Even if you’re good at retaining your relationships for the long term, it’s essential to add new clients each year. These could be brand new names, or new clients within existing client companies where there are multiple economic buying units and businesses. I’m going to walk through about a dozen essential strategies that will enable you to turn contacts into clients.
Think like a client advisor, not an expert for hire. The difference is profound, and if you can capture the “advisor mindset,” you will dramatically alter the way you approach building your client relationships—right from the first meeting. Experts tell; advisors ask great questions and listen. Experts are specialists; advisors are deep generalists who have a deep specialty but also a breadth of knowledge about their clients’ business, industry, and competitive environment. Experts have relatively few client meetings because they have to prepare so much; advisors know that a cup of coffee and a vibrant conversation is welcomed by clients and adds value. Experts focus on methodologies; advisors focus on client needs.
Clarify your value proposition. Most professionals describe what they do by saying things like “I’m an executive coach” or “I do process improvement consulting.” You need to frame what you do in terms of the value you provide to your clients, not the methodology you use. My value proposition, for example, is that I help individuals and companies develop their clients for life. You should have a short and a long version of your value proposition. The former should be 10 words or less, the latter 50 words or less. The long version, for example, can provide a little more detail about the types of clients you work with, the industries you focus on, and/or the variety of benefits you deliver.
Develop your marketing gravity*—your ability to attract leads. A “push” strategy, where you are constantly knocking on doors and pitching your services to convince clients to buy, is very hard work. A “pull” strategy is where clients call you based on receiving a referral from another client, reading an article or blog, or hearing a keynote speech. Most everyone knows that this is the gold standard—waking up to an email that says, “I’ve got an issue I want to talk to you about”—but fewer are willing to put in the hard work required to create this marketing gravity. The trick lies in a careful selection of your attraction strategy, from among many, and then methodical execution. Remember, even if your firm has a world-renowned brand, you still need to develop a personal brand which attracts sole-source leads. (*this expression was coined by my friend and author Alan Weiss).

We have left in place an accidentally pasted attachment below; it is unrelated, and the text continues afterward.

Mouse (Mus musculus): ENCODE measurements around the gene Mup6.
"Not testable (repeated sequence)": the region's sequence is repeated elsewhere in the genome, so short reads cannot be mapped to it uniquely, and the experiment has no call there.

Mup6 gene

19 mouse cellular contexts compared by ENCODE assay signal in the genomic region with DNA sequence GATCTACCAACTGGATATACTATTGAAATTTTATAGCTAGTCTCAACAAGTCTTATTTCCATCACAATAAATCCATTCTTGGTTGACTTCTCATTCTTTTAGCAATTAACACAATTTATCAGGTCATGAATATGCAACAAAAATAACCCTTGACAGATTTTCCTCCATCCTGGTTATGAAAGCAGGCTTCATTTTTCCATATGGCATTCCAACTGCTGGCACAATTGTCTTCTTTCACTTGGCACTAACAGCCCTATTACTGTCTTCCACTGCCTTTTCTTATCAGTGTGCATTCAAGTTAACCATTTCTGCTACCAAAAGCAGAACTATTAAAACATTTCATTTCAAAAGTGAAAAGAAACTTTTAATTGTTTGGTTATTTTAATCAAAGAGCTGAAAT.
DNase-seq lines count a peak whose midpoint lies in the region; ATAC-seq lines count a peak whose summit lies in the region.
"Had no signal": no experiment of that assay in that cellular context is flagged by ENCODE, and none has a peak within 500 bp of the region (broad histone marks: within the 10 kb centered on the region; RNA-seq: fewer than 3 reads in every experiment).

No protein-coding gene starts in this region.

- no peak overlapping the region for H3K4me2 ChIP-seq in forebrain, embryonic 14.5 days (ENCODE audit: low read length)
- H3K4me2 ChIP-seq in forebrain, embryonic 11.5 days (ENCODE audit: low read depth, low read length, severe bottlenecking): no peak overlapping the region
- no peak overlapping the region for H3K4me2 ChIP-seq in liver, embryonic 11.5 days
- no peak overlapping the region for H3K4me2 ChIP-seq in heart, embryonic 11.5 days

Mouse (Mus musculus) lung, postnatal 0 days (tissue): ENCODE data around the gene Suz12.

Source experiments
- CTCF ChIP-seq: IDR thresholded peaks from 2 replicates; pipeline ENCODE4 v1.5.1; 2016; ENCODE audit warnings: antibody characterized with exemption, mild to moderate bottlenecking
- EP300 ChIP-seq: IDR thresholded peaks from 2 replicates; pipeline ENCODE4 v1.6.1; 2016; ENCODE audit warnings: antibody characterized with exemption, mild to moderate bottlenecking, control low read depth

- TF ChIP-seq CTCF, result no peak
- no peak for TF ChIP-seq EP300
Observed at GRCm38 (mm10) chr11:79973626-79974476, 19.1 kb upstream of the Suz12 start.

Understand what clients really want. There are four things that all clients always want—and some others that are situational based on the client’s particular needs and buying habits. These four are:
- Delivery—you have to come through for clients on your core products and services, with a high level of client service and quality.
- A Relationship of Trust—clients must believe you will put their interests first and come through for them.
- Value—there must be an acceptable ratio of benefits to cost.
- Likeability—clients do business with people they like. In addition to these there will also be value items or benefits that are specific to each individual client.
Make sure your client is ready and able to buy. In a recent newsletter I set out the six preconditions for a contact to become a paying client. The first of these this that the client must perceive a problem or opportunity that is significant. It it’s a problem it must be causing a major deviation from expected results, and if it’s an opportunity it must offer a major payoff. Otherwise, why would they hire you? The client you are speaking with must also own the issue and be able to act on it—he/she must be an economic buyer, otherwise you will spin your wheels talking to someone who is not empowered to act and to pay your fees.
Create a buyer by uncovering an important need and building trust in your ability to address it. The “sales process” can take one hour or four different meetings, but in order to achieve a sale—to create a buyer—you have to identify and explore a need, develop an agreed approach, and get the go-ahead to proceed. People tend to overreach in first meetings. They feel under pressure to achieve way too many things, often with a senior executive they have never met before or barely know, and the result is a good first meeting that goes nowhere. You have four essential objectives in that first conversation: Build rapport, identify their issues, build your credibility, and get a next step.
Persuade by showing, not telling. This is so important it’s a strategy of its own. During the sales process, most professionals give clients lots of narrative description. They describe their firm, their methodologies, their resumes, their points of differentiation, and so on. Often, these descriptions are backed up by large PowerPoint slide decks. Clients, however, are persuaded by examples, stories, and illustrations–not narrative. The most basic example of this is how you describe your company. Do you list facts and statistics? Or do you share short examples of recent client engagements that you know will be especially relevant to the client you’re talking to? Do you talk about your five-step approach or do you share insights about competitors and best practices you’ve seen?